Crit­ics aim to give Howard school board a shakeup

Baltimore Sun - - FRONT PAGE - By Pamela Wood

Un­happy par­ents, teach­ers and ed­u­ca­tion ac­tivists are push­ing to put new faces on the Howard County school board in Tues­day’s elec­tion.

Howard’s schools have long en­joyed a rep­u­ta­tion as among Mary­land’s best, but crit­ics say board mem­ber­sandthe­su­per­in­ten­dent too of­ten act with­out public in­put and don’t lis­ten to com­mu­nity con­cerns.

Six can­di­dates are run­ning for three open seats on the seven-member board. With just one in­cum­bent still in the run­ning — two oth­ers were knocked out in the pri­mary — the school board is guar­an­teed at least two new faces.

“It’s been a very con­tentious race be­cause it’s a ref­er­en­dum, of course, on the cur­rent su­per­in­ten­dent and board ma­jor­ity. There’s a huge voter, par­ent, com­mu­nity and ed­u­ca­tor dis­sat­is­fac­tion with that group,” said Paul Lemle, pres­i­dent of the Howard County Ed­u­ca­tion

As­so­ci­a­tion, the county’s teacher union.

The school board race has drawn more in­ter­est than usual, with so­cial me­dia cam­paigns, signs dot­ting road­sides and can­di­dates mak­ing a last-minute push at early voting sites. Lemle said he has 400 teach­ers vol­un­teer­ing to cam­paign for the union’s fa­vored can­di­dates — all chal­lengers — which is quadru­ple the num­ber of vol­un­teers he nor­mally gets.

“That doesn’t hap­pen,” Lemle said. “Teach­ers don’t want to fight their board of ed­u­ca­tion. They want to teach kids, and the board of ed­u­ca­tion has been in the way of that.”

Crit­ics of the sys­tem cite a num­ber of com­plaints. They say of­fi­cials were slow to ac­knowl­edge and fix a mold prob­lem at Glen­wood Mid­dle School and that public in­for­ma­tion re­quests go un­ful­filled. They also note that there was no public dis­cus­sion be­fore the board voted in Fe­bru­ary to give Su­per­in­ten­dent Re­nee A. Foose a new four-year, $273,000-a-year con­tract and that po­si­tions for class­room as­sis­tants were cut and class sizes in­creased.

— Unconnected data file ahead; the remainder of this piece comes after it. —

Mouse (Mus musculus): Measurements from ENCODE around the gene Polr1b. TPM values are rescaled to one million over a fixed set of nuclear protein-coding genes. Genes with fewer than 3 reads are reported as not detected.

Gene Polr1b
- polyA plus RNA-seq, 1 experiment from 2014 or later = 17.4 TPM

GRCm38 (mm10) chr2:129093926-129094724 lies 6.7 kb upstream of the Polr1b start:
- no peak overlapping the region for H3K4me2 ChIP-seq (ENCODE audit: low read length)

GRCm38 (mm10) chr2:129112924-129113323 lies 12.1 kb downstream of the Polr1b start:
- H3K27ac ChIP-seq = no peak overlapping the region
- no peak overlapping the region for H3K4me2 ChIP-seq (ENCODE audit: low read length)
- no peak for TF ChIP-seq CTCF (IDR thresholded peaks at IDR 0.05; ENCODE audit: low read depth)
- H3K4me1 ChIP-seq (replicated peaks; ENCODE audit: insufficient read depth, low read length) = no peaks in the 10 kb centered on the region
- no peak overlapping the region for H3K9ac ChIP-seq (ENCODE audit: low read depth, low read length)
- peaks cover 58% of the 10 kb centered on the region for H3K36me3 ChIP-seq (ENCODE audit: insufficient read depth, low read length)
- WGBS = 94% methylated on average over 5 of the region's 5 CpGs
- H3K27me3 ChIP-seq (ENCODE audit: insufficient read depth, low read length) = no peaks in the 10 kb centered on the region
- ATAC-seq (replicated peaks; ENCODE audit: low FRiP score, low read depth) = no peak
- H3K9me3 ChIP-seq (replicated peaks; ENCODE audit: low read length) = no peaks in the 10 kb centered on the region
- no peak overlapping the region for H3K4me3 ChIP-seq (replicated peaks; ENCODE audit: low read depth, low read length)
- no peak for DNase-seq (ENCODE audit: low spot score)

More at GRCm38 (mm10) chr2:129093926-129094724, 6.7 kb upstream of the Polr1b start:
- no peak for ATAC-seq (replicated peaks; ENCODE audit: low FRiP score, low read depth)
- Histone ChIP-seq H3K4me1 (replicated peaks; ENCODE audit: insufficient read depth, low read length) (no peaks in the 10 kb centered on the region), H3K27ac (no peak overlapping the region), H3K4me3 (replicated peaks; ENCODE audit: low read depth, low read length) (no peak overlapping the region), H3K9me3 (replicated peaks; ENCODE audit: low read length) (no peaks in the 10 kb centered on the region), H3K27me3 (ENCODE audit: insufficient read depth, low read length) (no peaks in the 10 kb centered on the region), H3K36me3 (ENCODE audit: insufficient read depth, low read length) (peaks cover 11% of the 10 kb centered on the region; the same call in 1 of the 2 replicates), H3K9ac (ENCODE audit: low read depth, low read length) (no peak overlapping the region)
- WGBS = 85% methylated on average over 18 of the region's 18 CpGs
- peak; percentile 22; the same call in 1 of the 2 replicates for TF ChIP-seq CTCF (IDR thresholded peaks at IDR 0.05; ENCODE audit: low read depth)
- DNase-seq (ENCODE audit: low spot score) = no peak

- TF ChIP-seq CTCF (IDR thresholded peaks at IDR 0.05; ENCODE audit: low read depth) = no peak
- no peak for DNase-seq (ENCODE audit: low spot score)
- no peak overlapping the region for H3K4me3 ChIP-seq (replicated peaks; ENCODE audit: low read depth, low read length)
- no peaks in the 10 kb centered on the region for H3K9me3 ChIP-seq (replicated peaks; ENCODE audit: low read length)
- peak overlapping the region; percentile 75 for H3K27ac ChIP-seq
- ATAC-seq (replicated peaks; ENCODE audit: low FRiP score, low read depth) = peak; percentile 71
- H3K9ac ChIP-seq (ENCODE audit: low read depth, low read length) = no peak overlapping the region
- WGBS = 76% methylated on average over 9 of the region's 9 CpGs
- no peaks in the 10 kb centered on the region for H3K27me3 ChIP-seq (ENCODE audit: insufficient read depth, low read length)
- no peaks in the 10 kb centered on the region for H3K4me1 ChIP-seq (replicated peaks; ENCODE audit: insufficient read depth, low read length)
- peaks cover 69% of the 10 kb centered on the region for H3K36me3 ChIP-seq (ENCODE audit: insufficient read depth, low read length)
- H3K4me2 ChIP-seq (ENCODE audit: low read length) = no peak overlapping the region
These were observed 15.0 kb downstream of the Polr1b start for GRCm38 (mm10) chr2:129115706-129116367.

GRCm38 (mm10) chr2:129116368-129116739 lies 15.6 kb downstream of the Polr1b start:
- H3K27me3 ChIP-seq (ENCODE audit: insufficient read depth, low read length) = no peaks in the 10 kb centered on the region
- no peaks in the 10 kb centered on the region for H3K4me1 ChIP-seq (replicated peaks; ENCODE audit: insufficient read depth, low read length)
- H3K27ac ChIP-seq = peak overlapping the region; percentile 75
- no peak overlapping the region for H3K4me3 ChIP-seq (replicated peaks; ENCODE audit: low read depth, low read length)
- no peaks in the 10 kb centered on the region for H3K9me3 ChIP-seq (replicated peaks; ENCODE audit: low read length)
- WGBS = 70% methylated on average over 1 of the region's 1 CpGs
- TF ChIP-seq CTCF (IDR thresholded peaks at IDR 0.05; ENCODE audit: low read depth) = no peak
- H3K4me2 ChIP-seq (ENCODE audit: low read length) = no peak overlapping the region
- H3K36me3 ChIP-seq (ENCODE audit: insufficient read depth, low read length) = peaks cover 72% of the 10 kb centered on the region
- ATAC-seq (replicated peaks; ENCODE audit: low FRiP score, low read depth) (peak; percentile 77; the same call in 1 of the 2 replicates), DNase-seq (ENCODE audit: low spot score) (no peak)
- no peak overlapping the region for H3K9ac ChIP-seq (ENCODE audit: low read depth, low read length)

Foose de­clined to com­ment for this ar­ti­cle. Her spokesman, John White, said Foose “looks for­ward to work­ing to­gether with the board in the best in­ter­ests of all stu­dents now and in the fu­ture.”

Janet Sid­diqui, a pe­di­a­tri­cian from Clarksville and the lone in­cum­bent seek­ing to re­main on the board, dis­agrees with crit­ics who ar­gue the board has not been in­de­pen­dent enough from Foose. But she said she agrees there is room to im­prove com­mu­ni­ca­tion be­tween the sys­tem and its par­ents and teach­ers.

“We have a great school sys­tem and it didn’t get there by ac­ci­dent,” she said. “It got there by work­ing with a great com­mu­nity, a Sev­eral chal­lengers are crit­i­cal of Su­per­in­ten­dent Re­nee A. Foose and the school board. great county govern­ment, great par­ents, great teach­ers and stu­dents. We need to con­tinue to hear the voices of all those peo­ple.”

Lisa Markovitz, a lo­cal ac­tivist who be­came in­volved in the school board elec­tion through her civic group and po­lit­i­cal ac­tion com­mit­tee, the Peo­ple’s Voice, is back­ing four of the chal­lengers in the gen­eral elec­tion.

“They are all about trans­parency,” Markovitz said of the chal­lengers. “They’re all about re­spon­sive­ness. They’re all about putting money in the class­room.”

The con­cerns ex­pressed by crit­ics have drawn the at­ten­tion of other elected of­fi­cials.

Abi­par­ti­san group of state law­mak­ers got a bill passed re­quir­ing the state’s public in­for­ma­tion om­buds­man to in­ves­ti­gate the Howard school sys­tem’s han­dling of in­for­ma­tion re­quests. The re­port is due by the end of the year.